But if the profession of our faith of the remssion of our own sins enter within us into the deepness of our hearts, then it must kindle a warm fire of love in our hearts towards God, and towards all other for the love of God, —a fervent mind to seek and procure God’s honour, will, and pleasure in all things, —a good will and mind to help every man and to do good unto them, so far as our might, wisdom, learning, counsel, health, strength, and all other gifts which we have received of God and will extend, —and, in summa, a firm intent and purpose to do all that is good, and leave all that is evil. (Cranmer, quoted in Null’s Thomas Cranmer’s Doctrine of Repentance pg 185)

Perceive the goodness of God in the remission of sins, says Cranmer, and it kindles a warm fire of love in the heart.  Once this is done, everything else (might, wisdom, learning, counsel, health, strength etc.) falls into place.
For a short post, I’m out of room to discuss method.  But I’ll leave you with one or two thoughts to leap off of from here.  When we teach people to think rightly about Christ, or when we teach people certain distinctive Christian behaviors we must aim at the heart.  The goal is not right thinking, nor is the goal right doing, the goal is right loving.  We must ask “how can I convey this information in such a way as to increase love and delight in God?” or “how can I teach this practice or behavior in such a way that love for God is increased?”  Starting here is a hard road, but I’m convinced it bears good fruit, and warm hearts in the long run.





George Herbert: “The Agony”

28 03 2013

Much to dwell on, particularly this time of year.  The final paragraph is a fine thing to keep in head and heart come Thursday evening.

Philosophers have measur’d mountains,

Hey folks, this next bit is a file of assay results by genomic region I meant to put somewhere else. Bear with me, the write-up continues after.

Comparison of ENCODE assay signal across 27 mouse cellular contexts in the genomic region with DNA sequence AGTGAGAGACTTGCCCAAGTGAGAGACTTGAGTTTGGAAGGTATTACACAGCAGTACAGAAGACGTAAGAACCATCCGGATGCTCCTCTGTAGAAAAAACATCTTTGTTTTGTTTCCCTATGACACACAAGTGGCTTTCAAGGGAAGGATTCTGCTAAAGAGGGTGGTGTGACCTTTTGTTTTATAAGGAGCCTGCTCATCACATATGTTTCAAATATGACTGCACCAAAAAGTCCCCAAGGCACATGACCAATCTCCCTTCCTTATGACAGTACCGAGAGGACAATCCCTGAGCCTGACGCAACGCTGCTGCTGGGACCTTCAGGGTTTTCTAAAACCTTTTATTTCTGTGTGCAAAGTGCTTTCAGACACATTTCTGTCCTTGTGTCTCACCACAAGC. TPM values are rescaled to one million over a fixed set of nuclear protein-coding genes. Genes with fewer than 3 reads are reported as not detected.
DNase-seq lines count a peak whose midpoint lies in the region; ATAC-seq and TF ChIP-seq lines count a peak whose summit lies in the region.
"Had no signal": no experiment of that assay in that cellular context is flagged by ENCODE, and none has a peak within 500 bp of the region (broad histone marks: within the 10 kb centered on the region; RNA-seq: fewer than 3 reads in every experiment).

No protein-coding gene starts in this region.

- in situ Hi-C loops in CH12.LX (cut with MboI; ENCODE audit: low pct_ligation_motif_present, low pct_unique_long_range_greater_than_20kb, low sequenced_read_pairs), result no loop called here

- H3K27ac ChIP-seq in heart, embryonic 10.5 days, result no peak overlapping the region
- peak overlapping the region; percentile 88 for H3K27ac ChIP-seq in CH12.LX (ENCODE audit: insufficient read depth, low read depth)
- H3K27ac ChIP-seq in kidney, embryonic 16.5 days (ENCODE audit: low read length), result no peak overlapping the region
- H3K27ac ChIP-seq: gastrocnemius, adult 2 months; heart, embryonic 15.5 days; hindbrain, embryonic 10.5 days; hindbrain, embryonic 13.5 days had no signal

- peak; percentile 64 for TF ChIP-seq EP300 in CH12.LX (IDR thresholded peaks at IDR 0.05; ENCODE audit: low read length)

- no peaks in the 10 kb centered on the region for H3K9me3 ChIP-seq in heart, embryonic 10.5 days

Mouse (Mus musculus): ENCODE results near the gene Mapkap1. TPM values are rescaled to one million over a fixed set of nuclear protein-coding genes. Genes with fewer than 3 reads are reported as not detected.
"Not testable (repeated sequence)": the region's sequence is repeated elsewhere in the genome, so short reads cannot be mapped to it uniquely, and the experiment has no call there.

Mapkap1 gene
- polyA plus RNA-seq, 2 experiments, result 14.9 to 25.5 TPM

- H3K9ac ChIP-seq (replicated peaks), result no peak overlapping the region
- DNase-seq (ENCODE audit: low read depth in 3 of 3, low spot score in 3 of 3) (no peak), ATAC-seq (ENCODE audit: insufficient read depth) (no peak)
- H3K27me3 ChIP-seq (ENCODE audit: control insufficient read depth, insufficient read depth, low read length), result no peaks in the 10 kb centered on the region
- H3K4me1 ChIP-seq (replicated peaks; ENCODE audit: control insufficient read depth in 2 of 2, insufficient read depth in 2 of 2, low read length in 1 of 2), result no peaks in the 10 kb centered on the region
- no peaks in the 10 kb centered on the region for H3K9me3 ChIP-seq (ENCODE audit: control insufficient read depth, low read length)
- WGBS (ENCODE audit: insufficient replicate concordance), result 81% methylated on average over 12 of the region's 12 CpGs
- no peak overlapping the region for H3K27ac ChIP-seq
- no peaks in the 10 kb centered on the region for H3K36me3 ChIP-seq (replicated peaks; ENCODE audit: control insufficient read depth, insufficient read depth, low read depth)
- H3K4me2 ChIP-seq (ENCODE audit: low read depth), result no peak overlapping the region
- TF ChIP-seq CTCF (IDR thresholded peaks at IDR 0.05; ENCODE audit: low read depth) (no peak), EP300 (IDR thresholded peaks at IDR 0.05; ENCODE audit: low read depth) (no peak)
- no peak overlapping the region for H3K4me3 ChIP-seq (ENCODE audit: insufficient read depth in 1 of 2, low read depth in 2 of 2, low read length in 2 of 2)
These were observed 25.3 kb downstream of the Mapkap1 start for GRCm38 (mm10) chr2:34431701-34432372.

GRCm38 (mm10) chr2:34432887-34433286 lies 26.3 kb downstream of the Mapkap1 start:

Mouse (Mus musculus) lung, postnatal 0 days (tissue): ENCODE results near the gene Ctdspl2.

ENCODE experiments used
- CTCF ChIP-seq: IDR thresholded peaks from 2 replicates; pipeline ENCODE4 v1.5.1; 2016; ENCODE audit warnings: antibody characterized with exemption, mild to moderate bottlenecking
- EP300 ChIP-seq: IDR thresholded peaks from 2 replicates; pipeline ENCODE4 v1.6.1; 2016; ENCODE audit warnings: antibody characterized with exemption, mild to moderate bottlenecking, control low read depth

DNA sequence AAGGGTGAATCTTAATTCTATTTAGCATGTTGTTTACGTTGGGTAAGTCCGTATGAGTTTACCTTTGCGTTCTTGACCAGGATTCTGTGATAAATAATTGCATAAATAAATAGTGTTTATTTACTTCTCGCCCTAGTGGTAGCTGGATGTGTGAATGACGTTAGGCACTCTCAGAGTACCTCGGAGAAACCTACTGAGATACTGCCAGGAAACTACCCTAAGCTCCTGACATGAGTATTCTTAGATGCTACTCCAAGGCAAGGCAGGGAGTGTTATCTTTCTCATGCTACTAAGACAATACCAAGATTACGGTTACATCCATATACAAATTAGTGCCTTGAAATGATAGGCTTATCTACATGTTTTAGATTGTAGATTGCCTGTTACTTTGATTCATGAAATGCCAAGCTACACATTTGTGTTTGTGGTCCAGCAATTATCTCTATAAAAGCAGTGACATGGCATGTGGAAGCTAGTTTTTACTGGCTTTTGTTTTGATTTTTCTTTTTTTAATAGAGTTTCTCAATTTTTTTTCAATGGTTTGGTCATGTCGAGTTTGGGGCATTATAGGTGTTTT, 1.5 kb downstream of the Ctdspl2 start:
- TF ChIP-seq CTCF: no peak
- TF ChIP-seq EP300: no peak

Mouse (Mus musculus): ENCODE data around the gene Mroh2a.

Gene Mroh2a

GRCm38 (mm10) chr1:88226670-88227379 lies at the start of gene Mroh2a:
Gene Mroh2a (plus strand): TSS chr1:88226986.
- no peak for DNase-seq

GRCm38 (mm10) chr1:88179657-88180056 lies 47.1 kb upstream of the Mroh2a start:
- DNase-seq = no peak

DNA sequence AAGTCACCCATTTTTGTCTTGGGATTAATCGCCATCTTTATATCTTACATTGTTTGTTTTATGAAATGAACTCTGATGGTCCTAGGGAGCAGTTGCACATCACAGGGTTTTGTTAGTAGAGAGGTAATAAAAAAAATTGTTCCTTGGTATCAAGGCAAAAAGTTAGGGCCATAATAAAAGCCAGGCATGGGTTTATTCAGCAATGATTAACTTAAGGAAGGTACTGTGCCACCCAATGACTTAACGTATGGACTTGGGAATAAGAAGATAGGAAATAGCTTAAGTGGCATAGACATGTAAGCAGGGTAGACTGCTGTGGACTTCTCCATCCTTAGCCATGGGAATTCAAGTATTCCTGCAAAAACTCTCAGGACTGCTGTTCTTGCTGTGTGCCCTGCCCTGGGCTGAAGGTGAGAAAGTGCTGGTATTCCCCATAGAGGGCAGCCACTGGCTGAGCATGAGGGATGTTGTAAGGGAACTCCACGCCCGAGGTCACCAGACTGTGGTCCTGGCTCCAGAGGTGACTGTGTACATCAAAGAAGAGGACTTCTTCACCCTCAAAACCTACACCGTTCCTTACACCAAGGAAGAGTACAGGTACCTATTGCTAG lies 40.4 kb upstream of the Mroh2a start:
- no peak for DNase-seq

Fathom’d the depths of the seas, of states, and kings,
Walk’d with a staff to heav’n, and traced fountains:
But there are two vast, spacious things,
The which to measure it doth more behove:
Yet few there are that sound them; Sin and Love.

Who would know Sin, let him repair
Unto mount Olivet; there shall he see
A man so wrung with pains, that all his hair,
His skin, his garments bloody be.
Sin is that press and vice, which forceth pain
To hunt his cruel food through ev’ry vein.

Who knows not Love, let him assay
And taste that juice, which on the cross a pike
Did set again abroach, then let him say
If ever he did taste the like.
Love is that liquor sweet and most divine,
Which my God feels as blood; but I, as wine.





Emotion and Emotionalism

20 03 2013

I remember watching Arnold Schwarzenegger’s film Commando when I was about five years old.  The news that I had seen that film at such a young age (or seen it at all!) horrified my Christian neighbors, which looking back upon it gives me a little bit of a chuckle.  One of my take home points from that is that Arnold somehow made it through the whole film without crying.  His daughter got kidnapped.  Arnold didn’t cry.  He got thrown out of a plane.  He didn’t cry.  He got flung from a car.  He didn’t even wince.  He was stabbed in the ribs, blown from a building, and shot (multiple times!) and Arnold never shed a tear.  I have high value for all of these things.